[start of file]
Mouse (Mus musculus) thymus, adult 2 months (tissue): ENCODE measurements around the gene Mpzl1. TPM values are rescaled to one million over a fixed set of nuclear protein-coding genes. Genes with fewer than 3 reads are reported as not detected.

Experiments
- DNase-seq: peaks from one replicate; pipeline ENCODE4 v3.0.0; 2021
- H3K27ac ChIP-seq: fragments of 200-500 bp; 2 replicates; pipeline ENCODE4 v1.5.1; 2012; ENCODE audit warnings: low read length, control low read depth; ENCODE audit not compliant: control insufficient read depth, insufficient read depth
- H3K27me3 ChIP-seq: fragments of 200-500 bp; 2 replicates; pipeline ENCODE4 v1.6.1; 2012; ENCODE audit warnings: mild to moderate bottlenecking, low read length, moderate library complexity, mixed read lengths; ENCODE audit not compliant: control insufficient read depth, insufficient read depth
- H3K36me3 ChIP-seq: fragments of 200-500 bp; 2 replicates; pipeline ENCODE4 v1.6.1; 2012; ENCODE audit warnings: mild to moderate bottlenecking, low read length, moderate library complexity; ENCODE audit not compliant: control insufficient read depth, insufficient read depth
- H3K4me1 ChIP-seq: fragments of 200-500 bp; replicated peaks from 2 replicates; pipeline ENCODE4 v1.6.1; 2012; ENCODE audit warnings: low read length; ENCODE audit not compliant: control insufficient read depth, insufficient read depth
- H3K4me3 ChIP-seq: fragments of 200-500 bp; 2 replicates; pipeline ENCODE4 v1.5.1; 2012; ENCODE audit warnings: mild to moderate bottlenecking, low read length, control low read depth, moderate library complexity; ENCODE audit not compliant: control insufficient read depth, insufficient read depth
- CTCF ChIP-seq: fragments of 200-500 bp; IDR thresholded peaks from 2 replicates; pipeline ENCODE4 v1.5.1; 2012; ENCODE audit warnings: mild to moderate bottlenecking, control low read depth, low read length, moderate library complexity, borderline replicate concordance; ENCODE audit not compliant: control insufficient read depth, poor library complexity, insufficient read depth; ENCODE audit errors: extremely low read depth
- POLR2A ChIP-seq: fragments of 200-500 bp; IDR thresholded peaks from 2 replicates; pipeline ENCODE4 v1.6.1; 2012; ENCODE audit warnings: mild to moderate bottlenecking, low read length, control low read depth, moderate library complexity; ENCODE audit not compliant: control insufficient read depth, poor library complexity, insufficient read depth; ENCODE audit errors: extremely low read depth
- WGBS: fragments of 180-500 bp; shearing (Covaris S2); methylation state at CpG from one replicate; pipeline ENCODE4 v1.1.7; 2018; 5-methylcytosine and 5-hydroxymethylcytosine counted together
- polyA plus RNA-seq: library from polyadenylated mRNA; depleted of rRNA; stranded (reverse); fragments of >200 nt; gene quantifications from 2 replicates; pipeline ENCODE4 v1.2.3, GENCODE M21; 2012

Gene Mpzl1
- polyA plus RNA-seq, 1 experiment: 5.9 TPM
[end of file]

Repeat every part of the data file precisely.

Mouse (Mus musculus) thymus, adult 2 months (tissue): ENCODE measurements around the gene Mpzl1. TPM values are rescaled to one million over a fixed set of nuclear protein-coding genes. Genes with fewer than 3 reads are reported as not detected.

Experiments
- DNase-seq: peaks from one replicate; pipeline ENCODE4 v3.0.0; 2021
- H3K27ac ChIP-seq: fragments of 200-500 bp; 2 replicates; pipeline ENCODE4 v1.5.1; 2012; ENCODE audit warnings: low read length, control low read depth; ENCODE audit not compliant: control insufficient read depth, insufficient read depth
- H3K27me3 ChIP-seq: fragments of 200-500 bp; 2 replicates; pipeline ENCODE4 v1.6.1; 2012; ENCODE audit warnings: mild to moderate bottlenecking, low read length, moderate library complexity, mixed read lengths; ENCODE audit not compliant: control insufficient read depth, insufficient read depth
- H3K36me3 ChIP-seq: fragments of 200-500 bp; 2 replicates; pipeline ENCODE4 v1.6.1; 2012; ENCODE audit warnings: mild to moderate bottlenecking, low read length, moderate library complexity; ENCODE audit not compliant: control insufficient read depth, insufficient read depth
- H3K4me1 ChIP-seq: fragments of 200-500 bp; replicated peaks from 2 replicates; pipeline ENCODE4 v1.6.1; 2012; ENCODE audit warnings: low read length; ENCODE audit not compliant: control insufficient read depth, insufficient read depth
- H3K4me3 ChIP-seq: fragments of 200-500 bp; 2 replicates; pipeline ENCODE4 v1.5.1; 2012; ENCODE audit warnings: mild to moderate bottlenecking, low read length, control low read depth, moderate library complexity; ENCODE audit not compliant: control insufficient read depth, insufficient read depth
- CTCF ChIP-seq: fragments of 200-500 bp; IDR thresholded peaks from 2 replicates; pipeline ENCODE4 v1.5.1; 2012; ENCODE audit warnings: mild to moderate bottlenecking, control low read depth, low read length, moderate library complexity, borderline replicate concordance; ENCODE audit not compliant: control insufficient read depth, poor library complexity, insufficient read depth; ENCODE audit errors: extremely low read depth
- POLR2A ChIP-seq: fragments of 200-500 bp; IDR thresholded peaks from 2 replicates; pipeline ENCODE4 v1.6.1; 2012; ENCODE audit warnings: mild to moderate bottlenecking, low read length, control low read depth, moderate library complexity; ENCODE audit not compliant: control insufficient read depth, poor library complexity, insufficient read depth; ENCODE audit errors: extremely low read depth
- WGBS: fragments of 180-500 bp; shearing (Covaris S2); methylation state at CpG from one replicate; pipeline ENCODE4 v1.1.7; 2018; 5-methylcytosine and 5-hydroxymethylcytosine counted together
- polyA plus RNA-seq: library from polyadenylated mRNA; depleted of rRNA; stranded (reverse); fragments of >200 nt; gene quantifications from 2 replicates; pipeline ENCODE4 v1.2.3, GENCODE M21; 2012

Gene Mpzl1
- polyA plus RNA-seq, 1 experiment: 5.9 TPM